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Gravitational Waves Detected

LIGO scientist David Reitze takes us on a 1.3 billion year journey that begins with the violent merger of two black holes in the distant universe. The event produced gravitational waves, tiny ripples in the fabric of space and time, which LIGO detected on September 14, 2015, as they passed Earth.
Credit: LIGO / SXS Collaboration / R. Hurt and T. Pyle
On September 14, 2015 at 09:50:45 UTC t…

Daniel Tamayo is the recipient of the 2015 Jeffrey L. Bishop Fellowship

Daniel Tamayo was awarded the Bishop fellowship for his work in orbital dynamics, particularly his recent research elucidating how forming planetary systems evolve to create the diversity of orbital architectures we observe around other stars today.

In the last twenty years, researchers have discovered thousands of planets orbiting other stars. The results are surprising, with about half of…

Star Men at Bloor Hot Docs Cinema

A documentary sponsored by CITA, the Dunlap Institute, and the Department of Astronomy and Astrophysics will be playing at the Bloor Hot Doc Cinema in Toronto in the coming weeks.

Written and directed by Alison Rose, the film follows four prominent astronomers on a trip down memory lane during a road trip through southwestern United States. A Q&A session with the director…

Professor J. Richard Bond Receives an Honorary Degree from SMU

On January 23, 2016, CITA Professor J. Richard Bond was one of two exemplary individuals presented with an honorary degree from Saint Mary’s University. He was bestowed a Doctor of Science, Honoris Causa degree from SMU to recognize his outstanding contributions to the field of cosmology.
A glowing account of Prof. Bond’s many accomplishments was published on SMU’s news webpage. SMU’s president…

New Light Shed on the Fast Radio Burst Mystery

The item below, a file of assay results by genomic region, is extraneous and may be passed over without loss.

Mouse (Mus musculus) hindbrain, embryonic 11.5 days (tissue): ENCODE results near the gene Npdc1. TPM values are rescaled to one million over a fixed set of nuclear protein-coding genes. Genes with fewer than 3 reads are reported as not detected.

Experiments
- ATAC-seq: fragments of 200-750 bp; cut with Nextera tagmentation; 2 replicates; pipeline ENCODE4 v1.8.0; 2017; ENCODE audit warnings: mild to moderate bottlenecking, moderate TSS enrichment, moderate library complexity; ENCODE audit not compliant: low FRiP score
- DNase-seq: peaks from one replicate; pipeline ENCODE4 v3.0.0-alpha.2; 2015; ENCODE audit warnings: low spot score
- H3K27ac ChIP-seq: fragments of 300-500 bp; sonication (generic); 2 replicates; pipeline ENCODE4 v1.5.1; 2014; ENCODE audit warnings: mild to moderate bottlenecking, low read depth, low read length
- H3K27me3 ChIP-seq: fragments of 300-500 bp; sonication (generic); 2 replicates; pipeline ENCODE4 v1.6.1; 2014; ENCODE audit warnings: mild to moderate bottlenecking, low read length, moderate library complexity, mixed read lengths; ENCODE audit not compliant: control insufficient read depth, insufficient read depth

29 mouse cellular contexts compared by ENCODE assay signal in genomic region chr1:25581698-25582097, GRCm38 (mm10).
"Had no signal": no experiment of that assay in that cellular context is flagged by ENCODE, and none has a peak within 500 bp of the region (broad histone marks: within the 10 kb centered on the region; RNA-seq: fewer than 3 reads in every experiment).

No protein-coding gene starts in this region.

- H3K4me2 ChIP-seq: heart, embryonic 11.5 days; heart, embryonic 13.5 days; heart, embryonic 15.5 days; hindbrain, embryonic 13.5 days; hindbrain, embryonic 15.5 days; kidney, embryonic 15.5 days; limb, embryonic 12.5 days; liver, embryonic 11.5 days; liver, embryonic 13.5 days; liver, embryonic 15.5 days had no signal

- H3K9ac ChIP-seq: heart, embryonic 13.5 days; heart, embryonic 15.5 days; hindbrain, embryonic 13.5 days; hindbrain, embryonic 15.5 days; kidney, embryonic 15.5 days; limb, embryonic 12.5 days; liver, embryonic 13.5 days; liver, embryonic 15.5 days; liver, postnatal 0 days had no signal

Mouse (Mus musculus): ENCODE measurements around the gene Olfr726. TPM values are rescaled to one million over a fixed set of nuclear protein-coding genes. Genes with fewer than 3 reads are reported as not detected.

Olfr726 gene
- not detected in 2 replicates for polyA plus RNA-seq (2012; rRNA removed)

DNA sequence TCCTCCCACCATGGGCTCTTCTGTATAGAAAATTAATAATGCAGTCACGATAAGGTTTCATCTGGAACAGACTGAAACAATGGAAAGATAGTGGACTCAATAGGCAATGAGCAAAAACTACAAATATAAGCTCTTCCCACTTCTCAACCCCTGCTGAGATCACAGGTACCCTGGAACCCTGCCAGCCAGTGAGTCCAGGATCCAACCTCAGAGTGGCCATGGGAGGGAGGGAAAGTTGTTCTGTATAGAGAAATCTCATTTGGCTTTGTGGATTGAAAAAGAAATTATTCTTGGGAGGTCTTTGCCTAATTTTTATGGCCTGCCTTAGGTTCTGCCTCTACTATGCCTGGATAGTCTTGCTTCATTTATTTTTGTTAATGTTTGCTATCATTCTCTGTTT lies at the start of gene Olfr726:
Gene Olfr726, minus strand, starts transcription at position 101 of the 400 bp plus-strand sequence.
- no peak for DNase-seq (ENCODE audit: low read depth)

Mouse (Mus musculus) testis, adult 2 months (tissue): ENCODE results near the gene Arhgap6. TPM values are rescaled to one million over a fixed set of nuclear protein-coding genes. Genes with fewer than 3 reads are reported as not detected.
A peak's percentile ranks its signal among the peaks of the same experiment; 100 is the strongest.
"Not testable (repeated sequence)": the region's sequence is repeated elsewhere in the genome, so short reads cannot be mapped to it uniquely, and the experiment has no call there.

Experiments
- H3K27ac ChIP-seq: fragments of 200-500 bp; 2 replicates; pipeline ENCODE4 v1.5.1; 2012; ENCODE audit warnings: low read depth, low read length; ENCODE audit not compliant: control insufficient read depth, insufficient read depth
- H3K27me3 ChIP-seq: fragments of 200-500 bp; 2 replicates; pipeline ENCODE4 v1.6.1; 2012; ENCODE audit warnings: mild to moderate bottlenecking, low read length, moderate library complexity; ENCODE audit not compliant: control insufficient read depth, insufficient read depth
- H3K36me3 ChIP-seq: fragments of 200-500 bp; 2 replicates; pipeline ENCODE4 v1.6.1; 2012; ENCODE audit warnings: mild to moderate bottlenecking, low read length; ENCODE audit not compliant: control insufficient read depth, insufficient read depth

NRAO Fast Radio Burst Press Release Video from NRAO Outreach on Vimeo.

Kiyoshi Masui speaks to Nature Podcast about the team’s recent findings.

A team of astronomers, led by the former CITA graduate student Kiyoshi Masui, and including current CITA professor Ue-Li Pen, have uncovered the most detailed record of a Fast Radio Burst…

NASA’s Swift and NuSTAR: Black Hole Has Major Flare

CITA National Fellow Dan Wilkins of St. Mary’s University was recently the lead author of a paper that more deeply characterizes the behaviour of supermassive black holes. The results from the observations by NASA’s Explorer missions Swift and the Nuclear Spectroscopic Telescope Array (NuSTAR) could “help us understand how supermassive black holes power some of the brightest objects in t…

Sackler Lecture: The Fourth Paradigm – How Big Data is Changing Science

Sackler Speaker: Alexander Szalay (Johns Hopkins University)

Abstract: The talk will describe how science is changing as a result of the vast amounts of data we are collecting from gene sequencers to telescopes and supercomputers. This “Fourth Paradigm of Science”, predicted by Jim Gray, is moving at full speed, and is transforming one scientific area after…

SXS Simulation Video Featured on BBC Earth

BBC Earth recently featured a video that simulates the collision of two black holes, produced by the Simulating eXtreme Spacetimes (SXS) collaboration.

Black holes are formed by the collapse of massive stars; their gravitational pull is so strong that not even light can escape. If they occur in pairs, they emit intense gravitational energy, causing them to spiral inwards and eventually…

CITA Jamboree 2015

The annual CITA Jamboree not only provides a compact overview of the exciting happenings at CITA to our incoming students and postdocs, but also gives CITAzens a chance to share their research with U of T’s astronomy/astrophysics/physics community.

This year, the Jamboree took place on Wed, Oct 7, 2015. We had a great turnout of students, postdocs, and faculty from various fields who listened…

A new part of the time-domain radio sky

By: Liam Connor and Robert Main

(Image Credit: Andre Recnik; Click to enlarge) The first VLBI image of a pulsar’s scattering screen revealed a linear structure in the sky. This is believed to possibly due to refraction at grazing incidence of current sheets in the ISM, where ripples in the sheets cause an enhanced bending of the light from the pulsar. Analogously, a star’s light along t…

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